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Generic Name:

pamidronate, Injectable solution

All Brands

  • Aredia (Discontinued)
A discontinued drug is a drug that has been taken off the market due to safety issues, shortage of raw materials, or low market demand.
SECTION 1 of 4

Highlights for pamidronate

Injectable solution
1

Pamidronate is an injectable medication used to treat high calcium levels due to malignant cancer, Paget disease of the bone, bone-breaking tumors in breast cancer, or abnormal tissue (lesions) in bone marrow cancer (multiple myeloma). This drug is given in your doctor’s office or hospital. You won’t take it at home.

2

Before you start and during treatment with this drug, your doctor will check your electrolyte levels and your kidney function. Your dose may be adjusted based on how well your kidneys work. You may need to take supplements with this medication if your electrolyte levels are low.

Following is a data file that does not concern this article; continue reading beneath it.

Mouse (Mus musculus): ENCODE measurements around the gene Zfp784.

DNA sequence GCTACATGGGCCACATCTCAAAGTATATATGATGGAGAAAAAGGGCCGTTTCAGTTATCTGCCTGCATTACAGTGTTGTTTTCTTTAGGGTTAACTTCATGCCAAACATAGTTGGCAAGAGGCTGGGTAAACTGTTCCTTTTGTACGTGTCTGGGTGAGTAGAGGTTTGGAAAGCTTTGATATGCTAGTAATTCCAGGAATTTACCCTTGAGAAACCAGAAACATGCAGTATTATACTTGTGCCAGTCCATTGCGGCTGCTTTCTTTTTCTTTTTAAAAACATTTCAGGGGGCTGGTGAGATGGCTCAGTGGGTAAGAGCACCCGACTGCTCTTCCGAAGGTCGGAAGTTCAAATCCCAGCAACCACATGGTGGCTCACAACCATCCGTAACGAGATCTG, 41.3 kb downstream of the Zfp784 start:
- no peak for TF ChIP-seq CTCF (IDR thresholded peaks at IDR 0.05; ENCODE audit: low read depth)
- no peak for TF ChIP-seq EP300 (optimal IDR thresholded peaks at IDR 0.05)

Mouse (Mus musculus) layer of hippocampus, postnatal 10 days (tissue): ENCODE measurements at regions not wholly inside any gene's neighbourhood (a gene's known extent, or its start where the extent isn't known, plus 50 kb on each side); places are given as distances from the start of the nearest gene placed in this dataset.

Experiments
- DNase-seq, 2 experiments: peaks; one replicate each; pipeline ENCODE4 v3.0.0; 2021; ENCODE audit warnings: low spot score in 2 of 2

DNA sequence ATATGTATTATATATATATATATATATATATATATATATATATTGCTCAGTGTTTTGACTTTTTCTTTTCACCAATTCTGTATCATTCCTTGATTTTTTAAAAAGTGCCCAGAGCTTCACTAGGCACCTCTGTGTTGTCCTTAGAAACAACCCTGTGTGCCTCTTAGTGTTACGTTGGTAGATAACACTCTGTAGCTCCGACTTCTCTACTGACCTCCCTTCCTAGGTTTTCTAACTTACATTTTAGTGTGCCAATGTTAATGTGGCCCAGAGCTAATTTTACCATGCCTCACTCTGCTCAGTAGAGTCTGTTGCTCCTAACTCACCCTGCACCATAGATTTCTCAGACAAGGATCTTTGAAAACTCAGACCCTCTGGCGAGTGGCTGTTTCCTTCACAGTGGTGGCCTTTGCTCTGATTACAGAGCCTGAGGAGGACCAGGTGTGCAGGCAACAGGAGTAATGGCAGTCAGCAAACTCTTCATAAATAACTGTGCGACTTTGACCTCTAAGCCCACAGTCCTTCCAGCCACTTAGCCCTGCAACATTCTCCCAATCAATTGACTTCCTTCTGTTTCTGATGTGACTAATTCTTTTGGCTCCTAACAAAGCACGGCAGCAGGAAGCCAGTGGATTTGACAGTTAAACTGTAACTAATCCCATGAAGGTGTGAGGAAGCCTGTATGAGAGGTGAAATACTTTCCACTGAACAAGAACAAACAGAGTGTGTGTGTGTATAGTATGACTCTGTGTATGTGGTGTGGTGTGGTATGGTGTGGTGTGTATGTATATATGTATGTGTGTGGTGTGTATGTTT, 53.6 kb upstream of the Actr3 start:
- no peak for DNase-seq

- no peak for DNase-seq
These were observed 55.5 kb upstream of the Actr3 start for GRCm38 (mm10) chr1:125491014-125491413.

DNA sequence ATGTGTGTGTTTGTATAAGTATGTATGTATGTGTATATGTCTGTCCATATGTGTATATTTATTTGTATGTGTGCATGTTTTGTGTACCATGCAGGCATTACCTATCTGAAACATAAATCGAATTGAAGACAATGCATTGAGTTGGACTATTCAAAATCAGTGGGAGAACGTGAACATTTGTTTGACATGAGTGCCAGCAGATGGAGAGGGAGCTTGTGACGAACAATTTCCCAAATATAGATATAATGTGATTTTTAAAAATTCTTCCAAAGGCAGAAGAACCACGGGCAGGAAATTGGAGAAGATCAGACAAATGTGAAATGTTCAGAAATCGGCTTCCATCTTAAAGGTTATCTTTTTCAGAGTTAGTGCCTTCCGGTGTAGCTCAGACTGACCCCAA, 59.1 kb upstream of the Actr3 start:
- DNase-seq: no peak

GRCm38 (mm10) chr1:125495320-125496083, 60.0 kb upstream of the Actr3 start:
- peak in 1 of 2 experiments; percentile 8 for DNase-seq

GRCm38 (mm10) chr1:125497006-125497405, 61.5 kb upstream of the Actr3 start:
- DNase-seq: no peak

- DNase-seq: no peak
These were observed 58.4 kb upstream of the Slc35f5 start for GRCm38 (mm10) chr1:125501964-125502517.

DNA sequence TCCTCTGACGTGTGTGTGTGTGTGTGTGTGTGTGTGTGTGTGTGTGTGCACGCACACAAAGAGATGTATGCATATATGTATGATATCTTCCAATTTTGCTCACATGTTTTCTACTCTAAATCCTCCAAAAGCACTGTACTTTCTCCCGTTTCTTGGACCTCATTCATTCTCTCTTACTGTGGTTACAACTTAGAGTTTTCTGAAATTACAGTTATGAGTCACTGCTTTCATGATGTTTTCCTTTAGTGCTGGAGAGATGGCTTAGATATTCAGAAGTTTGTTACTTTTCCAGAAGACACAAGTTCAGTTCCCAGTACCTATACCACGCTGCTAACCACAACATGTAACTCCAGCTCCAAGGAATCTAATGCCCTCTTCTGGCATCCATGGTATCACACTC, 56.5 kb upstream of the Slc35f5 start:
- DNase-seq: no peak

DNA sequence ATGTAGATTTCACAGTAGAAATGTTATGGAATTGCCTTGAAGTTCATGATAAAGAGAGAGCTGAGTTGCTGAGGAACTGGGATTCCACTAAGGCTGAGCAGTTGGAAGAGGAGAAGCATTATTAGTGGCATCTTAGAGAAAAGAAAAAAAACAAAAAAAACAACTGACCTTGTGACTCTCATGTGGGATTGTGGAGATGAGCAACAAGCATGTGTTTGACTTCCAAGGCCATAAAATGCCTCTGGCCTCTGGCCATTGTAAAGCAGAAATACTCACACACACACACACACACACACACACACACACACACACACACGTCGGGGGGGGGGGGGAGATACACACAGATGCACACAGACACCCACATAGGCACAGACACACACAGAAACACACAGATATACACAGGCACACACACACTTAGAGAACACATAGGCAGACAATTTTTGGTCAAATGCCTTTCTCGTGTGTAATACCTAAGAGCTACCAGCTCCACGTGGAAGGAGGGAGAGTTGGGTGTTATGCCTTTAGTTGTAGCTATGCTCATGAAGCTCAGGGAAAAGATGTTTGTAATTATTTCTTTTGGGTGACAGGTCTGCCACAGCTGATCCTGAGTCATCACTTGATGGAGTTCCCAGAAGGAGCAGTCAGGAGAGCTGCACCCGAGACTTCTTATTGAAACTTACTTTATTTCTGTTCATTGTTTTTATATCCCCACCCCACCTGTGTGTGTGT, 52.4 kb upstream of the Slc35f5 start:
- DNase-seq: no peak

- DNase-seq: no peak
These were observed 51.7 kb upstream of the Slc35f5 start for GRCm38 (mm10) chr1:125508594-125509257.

3

Pamidronate can cause breaks (fractures) in your thighbone (femur). You may have thigh or groin pain for weeks or months before you notice a fracture. Tell your doctor about any thigh or groin pain.

4

Don’t take pamidronate if you’re pregnant or plan to become pregnant. It can harm your unborn baby.

5

Pamidronate can cause problems in the bone of your jaw (osteonecrosis). Make sure to have a dental checkup before you start taking this drug. You shouldn’t have extensive dental procedures done while you’re on pamidronate. Tell your doctor if you have dental problems or plan to have a dental procedure.

IMPORTANT INFORMATION

Thighbone fracture warning

Pamidronate can cause fractures in your thighbone (femur). You may have thigh or groin pain for weeks or months before you notice a femur fracture. Tell your doctor about any thigh or groin pain because this may be a sign of fracture.

Jawbone problems warning